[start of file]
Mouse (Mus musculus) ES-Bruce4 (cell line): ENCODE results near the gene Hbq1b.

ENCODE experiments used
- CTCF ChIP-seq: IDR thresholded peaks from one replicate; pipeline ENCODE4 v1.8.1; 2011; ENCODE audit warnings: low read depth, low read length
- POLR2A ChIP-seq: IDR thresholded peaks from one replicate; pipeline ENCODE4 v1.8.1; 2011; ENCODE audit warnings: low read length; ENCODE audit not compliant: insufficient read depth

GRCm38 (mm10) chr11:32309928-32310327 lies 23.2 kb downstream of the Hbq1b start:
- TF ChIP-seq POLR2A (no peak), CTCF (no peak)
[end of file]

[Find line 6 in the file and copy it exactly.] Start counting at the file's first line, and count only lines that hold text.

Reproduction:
- TF ChIP-seq POLR2A (no peak), CTCF (no peak)